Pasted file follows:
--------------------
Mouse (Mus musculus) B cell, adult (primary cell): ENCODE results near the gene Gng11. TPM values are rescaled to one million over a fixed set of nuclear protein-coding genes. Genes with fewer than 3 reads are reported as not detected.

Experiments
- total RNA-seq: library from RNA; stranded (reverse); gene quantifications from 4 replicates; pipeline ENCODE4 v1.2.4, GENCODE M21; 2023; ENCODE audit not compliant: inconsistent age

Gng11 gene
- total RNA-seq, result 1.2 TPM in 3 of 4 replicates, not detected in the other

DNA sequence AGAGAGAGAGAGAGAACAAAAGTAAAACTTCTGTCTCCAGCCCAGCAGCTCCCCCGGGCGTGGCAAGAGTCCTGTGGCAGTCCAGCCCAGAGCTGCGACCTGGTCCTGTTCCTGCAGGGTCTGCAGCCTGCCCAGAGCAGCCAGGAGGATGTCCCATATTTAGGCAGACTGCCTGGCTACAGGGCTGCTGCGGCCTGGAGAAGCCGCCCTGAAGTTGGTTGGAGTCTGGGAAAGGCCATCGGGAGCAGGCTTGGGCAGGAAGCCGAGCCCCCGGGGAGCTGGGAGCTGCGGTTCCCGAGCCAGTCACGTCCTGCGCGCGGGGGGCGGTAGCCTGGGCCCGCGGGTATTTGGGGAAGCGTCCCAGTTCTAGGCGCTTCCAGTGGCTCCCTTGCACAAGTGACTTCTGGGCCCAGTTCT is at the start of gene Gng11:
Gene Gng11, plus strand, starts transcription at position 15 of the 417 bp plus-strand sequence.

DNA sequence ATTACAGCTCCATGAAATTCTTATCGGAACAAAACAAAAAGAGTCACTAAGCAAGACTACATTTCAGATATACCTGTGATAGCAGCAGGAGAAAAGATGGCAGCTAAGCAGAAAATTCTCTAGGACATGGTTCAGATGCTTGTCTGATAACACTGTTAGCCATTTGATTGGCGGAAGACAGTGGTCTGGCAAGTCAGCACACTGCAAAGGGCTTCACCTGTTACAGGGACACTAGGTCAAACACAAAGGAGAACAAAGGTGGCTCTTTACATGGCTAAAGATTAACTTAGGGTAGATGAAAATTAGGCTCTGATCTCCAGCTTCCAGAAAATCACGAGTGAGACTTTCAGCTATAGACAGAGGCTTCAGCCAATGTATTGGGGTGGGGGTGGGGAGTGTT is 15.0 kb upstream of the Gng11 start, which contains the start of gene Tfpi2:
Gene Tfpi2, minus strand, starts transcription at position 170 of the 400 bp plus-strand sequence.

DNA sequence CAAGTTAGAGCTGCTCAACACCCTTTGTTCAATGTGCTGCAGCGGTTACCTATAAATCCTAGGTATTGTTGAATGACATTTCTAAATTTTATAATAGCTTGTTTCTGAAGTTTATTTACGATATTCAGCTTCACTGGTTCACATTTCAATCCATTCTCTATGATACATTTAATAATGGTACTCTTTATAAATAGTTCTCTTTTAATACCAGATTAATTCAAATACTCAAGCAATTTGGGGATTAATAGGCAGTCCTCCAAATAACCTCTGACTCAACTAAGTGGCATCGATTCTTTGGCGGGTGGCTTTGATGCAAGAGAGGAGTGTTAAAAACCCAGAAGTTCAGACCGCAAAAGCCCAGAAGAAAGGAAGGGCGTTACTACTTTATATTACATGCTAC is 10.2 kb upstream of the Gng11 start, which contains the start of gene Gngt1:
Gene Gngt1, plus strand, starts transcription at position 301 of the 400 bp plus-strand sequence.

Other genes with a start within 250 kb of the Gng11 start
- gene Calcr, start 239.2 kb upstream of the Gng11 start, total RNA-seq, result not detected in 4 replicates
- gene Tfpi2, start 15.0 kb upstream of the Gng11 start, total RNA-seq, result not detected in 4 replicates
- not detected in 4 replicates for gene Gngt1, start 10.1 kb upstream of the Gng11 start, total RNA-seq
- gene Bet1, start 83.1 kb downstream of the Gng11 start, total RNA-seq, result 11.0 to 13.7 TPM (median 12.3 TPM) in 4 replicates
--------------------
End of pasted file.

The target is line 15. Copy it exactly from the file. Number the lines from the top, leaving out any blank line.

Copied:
- not detected in 4 replicates for gene Gngt1, start 10.1 kb upstream of the Gng11 start, total RNA-seq